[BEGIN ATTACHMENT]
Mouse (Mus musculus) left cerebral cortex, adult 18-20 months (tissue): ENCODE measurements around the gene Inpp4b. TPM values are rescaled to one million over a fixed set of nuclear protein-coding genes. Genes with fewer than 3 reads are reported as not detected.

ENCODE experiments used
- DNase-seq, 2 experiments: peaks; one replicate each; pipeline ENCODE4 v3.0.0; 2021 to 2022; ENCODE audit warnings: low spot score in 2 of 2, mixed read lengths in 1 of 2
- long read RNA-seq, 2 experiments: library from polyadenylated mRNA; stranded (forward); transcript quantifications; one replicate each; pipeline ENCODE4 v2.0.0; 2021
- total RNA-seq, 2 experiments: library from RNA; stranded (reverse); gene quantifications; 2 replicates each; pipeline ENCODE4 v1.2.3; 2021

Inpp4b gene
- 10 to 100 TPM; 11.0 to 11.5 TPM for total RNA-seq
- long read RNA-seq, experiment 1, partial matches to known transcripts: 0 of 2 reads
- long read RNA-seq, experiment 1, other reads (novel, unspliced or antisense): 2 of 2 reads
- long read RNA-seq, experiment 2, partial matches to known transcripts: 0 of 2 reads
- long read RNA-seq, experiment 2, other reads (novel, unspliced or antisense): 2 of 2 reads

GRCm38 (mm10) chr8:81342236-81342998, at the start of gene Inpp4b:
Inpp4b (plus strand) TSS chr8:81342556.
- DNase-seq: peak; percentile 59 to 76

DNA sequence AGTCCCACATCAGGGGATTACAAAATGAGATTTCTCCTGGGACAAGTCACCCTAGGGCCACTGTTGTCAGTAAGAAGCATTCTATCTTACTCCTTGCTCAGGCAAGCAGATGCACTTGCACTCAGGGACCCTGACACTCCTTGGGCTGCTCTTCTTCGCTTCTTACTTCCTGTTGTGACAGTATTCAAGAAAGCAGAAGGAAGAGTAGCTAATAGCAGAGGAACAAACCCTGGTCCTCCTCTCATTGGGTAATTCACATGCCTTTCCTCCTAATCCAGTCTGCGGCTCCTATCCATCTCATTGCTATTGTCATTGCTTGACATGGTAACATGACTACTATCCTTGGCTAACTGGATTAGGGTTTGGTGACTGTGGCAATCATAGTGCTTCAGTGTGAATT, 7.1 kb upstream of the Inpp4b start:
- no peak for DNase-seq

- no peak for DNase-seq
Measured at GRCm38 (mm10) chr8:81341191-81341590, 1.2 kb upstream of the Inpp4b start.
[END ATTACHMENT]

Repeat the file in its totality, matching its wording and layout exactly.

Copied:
Mouse (Mus musculus) left cerebral cortex, adult 18-20 months (tissue): ENCODE measurements around the gene Inpp4b. TPM values are rescaled to one million over a fixed set of nuclear protein-coding genes. Genes with fewer than 3 reads are reported as not detected.

ENCODE experiments used
- DNase-seq, 2 experiments: peaks; one replicate each; pipeline ENCODE4 v3.0.0; 2021 to 2022; ENCODE audit warnings: low spot score in 2 of 2, mixed read lengths in 1 of 2
- long read RNA-seq, 2 experiments: library from polyadenylated mRNA; stranded (forward); transcript quantifications; one replicate each; pipeline ENCODE4 v2.0.0; 2021
- total RNA-seq, 2 experiments: library from RNA; stranded (reverse); gene quantifications; 2 replicates each; pipeline ENCODE4 v1.2.3; 2021

Inpp4b gene
- 10 to 100 TPM; 11.0 to 11.5 TPM for total RNA-seq
- long read RNA-seq, experiment 1, partial matches to known transcripts: 0 of 2 reads
- long read RNA-seq, experiment 1, other reads (novel, unspliced or antisense): 2 of 2 reads
- long read RNA-seq, experiment 2, partial matches to known transcripts: 0 of 2 reads
- long read RNA-seq, experiment 2, other reads (novel, unspliced or antisense): 2 of 2 reads

GRCm38 (mm10) chr8:81342236-81342998, at the start of gene Inpp4b:
Inpp4b (plus strand) TSS chr8:81342556.
- DNase-seq: peak; percentile 59 to 76

DNA sequence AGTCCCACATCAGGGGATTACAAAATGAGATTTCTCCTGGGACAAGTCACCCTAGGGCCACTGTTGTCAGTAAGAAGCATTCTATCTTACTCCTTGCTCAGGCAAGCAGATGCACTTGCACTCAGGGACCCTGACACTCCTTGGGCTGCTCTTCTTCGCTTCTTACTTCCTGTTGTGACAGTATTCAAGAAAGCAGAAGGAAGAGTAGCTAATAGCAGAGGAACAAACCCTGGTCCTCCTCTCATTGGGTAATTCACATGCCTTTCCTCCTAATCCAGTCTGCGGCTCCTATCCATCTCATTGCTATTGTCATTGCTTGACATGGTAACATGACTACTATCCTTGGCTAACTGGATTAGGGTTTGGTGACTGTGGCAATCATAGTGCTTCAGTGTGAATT, 7.1 kb upstream of the Inpp4b start:
- no peak for DNase-seq

- no peak for DNase-seq
Measured at GRCm38 (mm10) chr8:81341191-81341590, 1.2 kb upstream of the Inpp4b start.